What's Behind the New Google Design? Understanding Google's Search Results Page


With Google constantly rolling out new features and design on the Google search page, including personalized and location-based search results, there's no longer such a thing as a standard SERP for everyone. So what’s driving the new Google search results page layout?

The team at VirtualHosting.com has put together a new infographic that examines what today's Google SERP looks like and what it means to be at the top of Google’s search results. According to VirtualHosting, the new Google search results page is driven and defined by:

  • Click-through rates (CTR) – Which parts of the page get the most clicks? How much does CTR fall off after page 1?
  • Searcher intent and location – Does the Google user have intent to make a purchase? Are they looking for local businesses or trying to connect with a specific brand?
  • Authorship and in-depth knowledge – Does the author’s name, face, and expertise influence click-through, time on page, and bounce rate? When users are looking for encyclopedic information, can Google provide that info directly on the SERP via the Knowledge Graph?

Take a look at the infographic below to see an analysis of these questions and how they affect the new Google layout. Then scroll down for some quick-hit stats on the new Google search page from the infographic.

[Disclaimer: This is not original WordStream research. We make no claims as to the validity of the research.]

New Google Page Layout

Some tweet-worthy stats from the infographic:

  • The first page of Google results enjoys 95% of all search traffic.
  • The top organic results on the first page earns 32.5% of clicks.
  • Users open more websites after using long-tail queries. The total average CTR for a 3-word query is 227%, meaning users click more than one result on the page. That rises to 249% for a 5-word search query.
  • Paid search ads account for 6% of total clicks. But for keywords with high commercial intent, the sponsored results earn about twice as many clicks as the organic results.
  • Today's local Google search results page layout looks like this: 14% navigation bar, 30% carousel, 30% AdWords ads, 15% map, 4% Zagat listings, and just 7% organic results.
  • Studies show an increase in CTR of almost 40% when Google authorship is enabled.
  • Approximately 18% of search queries (almost 1 in 5) now result in a 7-result Google SERP. For more popular brands, the 7-pack also includes news, local results, and images.
  • In May 2013, Google announced that the Knowledge Graph will try to anticipate and answer your next query.

Thanks to VirtualHosting for this research!

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Michael Romano
Nov 12, 2013

A few questions about Google’s new search results format.1.      What is the name of the relatively new search results format in which the results are shown in a sort of table? For example, if you Google the word "Ikea," the Ikea website comes up first and there is a table of two columns and three rows of links to pages from within the main ikea.com domain, and then the table is followed by "More results from ikea.com..."2.     How does one generate this table, or does Google alone decide whether your site is large-enough or has enough traffic to insert one of these tables into the search results?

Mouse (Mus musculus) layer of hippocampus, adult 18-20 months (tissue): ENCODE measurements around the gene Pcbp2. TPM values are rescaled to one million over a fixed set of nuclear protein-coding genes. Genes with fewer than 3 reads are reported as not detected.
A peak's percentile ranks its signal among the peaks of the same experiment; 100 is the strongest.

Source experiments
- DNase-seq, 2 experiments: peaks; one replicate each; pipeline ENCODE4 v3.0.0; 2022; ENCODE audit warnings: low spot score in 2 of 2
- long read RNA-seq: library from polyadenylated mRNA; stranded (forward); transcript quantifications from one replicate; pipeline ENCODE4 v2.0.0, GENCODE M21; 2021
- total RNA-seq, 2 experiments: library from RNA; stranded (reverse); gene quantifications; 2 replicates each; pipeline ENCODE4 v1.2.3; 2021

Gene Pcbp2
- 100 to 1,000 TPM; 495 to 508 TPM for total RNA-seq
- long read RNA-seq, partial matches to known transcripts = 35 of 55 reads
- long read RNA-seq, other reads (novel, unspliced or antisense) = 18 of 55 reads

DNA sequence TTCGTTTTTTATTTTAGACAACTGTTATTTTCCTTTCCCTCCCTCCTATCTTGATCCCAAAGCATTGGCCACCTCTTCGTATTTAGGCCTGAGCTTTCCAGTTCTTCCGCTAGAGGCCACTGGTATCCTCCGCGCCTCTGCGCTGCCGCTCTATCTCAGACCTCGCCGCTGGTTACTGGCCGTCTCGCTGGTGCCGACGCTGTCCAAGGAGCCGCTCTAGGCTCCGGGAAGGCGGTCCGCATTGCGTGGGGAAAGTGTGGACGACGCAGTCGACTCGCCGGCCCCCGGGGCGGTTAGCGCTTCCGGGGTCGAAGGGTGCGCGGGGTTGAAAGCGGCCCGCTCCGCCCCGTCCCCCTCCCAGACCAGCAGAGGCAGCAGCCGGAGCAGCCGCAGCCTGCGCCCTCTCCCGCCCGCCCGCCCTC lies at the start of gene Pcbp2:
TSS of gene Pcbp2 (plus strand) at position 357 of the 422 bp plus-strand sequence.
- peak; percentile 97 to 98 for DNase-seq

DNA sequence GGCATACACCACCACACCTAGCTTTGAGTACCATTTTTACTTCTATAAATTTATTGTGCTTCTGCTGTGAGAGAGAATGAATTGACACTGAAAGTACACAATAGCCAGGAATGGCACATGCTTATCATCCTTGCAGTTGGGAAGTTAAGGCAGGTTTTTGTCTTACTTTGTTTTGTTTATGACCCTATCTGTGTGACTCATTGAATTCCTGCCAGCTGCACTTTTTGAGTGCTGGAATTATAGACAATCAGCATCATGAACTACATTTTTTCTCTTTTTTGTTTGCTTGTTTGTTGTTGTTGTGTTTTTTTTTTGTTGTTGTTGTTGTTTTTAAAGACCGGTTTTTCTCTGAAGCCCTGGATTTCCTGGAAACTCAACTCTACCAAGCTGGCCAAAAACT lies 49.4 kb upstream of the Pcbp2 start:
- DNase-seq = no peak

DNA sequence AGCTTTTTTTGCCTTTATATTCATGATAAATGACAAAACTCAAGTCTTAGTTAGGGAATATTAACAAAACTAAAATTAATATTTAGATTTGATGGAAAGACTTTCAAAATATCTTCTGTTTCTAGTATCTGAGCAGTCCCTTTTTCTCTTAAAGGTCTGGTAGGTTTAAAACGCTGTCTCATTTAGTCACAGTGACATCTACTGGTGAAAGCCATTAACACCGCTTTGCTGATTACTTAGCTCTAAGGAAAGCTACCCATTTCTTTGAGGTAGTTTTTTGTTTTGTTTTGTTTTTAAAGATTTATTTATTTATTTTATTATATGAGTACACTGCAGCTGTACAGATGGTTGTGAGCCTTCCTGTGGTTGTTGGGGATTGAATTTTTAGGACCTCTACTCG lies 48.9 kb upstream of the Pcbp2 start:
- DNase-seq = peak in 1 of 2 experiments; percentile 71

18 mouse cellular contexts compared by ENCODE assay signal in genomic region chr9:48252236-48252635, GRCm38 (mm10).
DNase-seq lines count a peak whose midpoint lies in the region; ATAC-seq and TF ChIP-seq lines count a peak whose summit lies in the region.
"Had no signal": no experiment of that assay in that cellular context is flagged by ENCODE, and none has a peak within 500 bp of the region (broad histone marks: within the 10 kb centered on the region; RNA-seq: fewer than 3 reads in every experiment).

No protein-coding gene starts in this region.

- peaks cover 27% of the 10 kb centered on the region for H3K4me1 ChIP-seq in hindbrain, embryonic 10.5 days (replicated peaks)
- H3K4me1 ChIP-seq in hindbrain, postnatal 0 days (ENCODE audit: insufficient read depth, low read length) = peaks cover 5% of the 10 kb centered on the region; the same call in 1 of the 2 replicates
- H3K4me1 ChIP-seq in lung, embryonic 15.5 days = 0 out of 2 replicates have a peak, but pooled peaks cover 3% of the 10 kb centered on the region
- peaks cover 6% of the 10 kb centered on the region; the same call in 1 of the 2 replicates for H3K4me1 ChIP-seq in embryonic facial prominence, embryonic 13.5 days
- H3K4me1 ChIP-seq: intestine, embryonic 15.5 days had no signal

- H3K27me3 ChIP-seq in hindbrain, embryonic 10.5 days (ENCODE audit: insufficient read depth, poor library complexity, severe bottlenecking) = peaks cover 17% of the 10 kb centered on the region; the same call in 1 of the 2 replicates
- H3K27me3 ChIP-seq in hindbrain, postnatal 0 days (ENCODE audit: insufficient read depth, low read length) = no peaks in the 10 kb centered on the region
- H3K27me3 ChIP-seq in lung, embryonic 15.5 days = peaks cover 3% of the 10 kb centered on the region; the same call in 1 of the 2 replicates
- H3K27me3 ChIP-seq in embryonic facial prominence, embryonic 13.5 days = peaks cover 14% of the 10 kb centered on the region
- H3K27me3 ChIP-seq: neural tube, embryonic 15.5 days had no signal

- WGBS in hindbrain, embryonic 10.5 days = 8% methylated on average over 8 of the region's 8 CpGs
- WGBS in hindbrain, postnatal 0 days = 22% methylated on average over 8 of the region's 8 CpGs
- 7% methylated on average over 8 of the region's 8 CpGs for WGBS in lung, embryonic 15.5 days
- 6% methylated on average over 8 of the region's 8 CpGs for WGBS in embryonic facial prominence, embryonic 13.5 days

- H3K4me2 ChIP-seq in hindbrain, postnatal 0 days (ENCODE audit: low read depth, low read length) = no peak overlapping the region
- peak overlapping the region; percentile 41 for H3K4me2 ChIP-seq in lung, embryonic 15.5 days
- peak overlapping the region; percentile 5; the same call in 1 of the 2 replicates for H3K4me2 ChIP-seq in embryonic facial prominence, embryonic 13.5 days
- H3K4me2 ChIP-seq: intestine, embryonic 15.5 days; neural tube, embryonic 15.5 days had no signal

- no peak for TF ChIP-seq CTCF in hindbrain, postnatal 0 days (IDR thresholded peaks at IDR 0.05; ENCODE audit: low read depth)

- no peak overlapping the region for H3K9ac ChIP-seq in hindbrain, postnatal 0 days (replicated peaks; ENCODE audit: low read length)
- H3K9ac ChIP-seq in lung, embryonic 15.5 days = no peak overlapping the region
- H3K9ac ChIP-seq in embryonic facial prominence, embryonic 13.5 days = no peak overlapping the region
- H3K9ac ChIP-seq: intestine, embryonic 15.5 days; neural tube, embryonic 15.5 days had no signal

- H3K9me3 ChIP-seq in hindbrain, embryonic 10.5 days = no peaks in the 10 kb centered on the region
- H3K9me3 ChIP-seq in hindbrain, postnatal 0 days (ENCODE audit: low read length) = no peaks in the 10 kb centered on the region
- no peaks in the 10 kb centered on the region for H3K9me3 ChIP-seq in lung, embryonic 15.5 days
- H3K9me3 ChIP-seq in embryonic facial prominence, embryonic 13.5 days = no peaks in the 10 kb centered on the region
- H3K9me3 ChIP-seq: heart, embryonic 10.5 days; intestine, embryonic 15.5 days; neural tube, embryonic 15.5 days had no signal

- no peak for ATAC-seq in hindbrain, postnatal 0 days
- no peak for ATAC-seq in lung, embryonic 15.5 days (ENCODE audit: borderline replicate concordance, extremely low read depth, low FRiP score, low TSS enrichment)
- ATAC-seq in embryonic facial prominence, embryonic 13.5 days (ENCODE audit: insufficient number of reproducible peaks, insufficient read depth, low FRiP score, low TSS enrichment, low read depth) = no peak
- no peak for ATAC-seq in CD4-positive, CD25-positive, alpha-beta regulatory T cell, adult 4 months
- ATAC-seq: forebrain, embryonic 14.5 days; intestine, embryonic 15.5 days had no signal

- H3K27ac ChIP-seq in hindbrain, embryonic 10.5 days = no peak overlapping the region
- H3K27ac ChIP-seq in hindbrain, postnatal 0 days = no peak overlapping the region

Elisa Gabbert
Nov 13, 2013

Those are called organic sitelinks. Google generates them automatically, usually on brand queries. 

Dec 15, 2013

Hi,To add on, you cannot tell Google what to display as your sitelinkes, Google will determine this automatically.However, you can go into Google Webmaster Tools to "demote" the site links that you don't want Google to show.

Alex green
Dec 02, 2013

Hey Elisa, Nice infograph. Maybe the time has come where we might have to loose SEO (Just saying). As per how Google is changing his policies, there might be chances that we'll have to find other alternatives to run our business on internet. Paid services are left like PPC, use of Google analytics have truned limited for users. You need to have a active PPC account to see what exactly happening in your website. Things have changed. People who are geniunely using/updating their blogs and sites will only be able to survive(rumours says it). Google is like base of internet, I don't think people will be ready to live without Google. It has made life so easy. I don't know if I'm thinking much negative, but the fact is the world we've made around us is how we want it to be, if its gone! Would there be any of other services like PPC/SEO or there will only be people maintaining their blogs on daily basis?

Dec 15, 2013

Hi there,Thank you for the article.I would also like to check if any of your are familiar with "Blended results" on the serp? Is there such a thing at work?I had a client who was ranking well organically, then I did a Google place listing for him.After that, the organic results disappeared and only the Google place listings showed up on the first page of the search results in google.However, the phone calls got lesser and this leads me to believe that users are more attracted to Organic listings then Google place listings.Do you have any experience or thoughts on this please?Cheers!  

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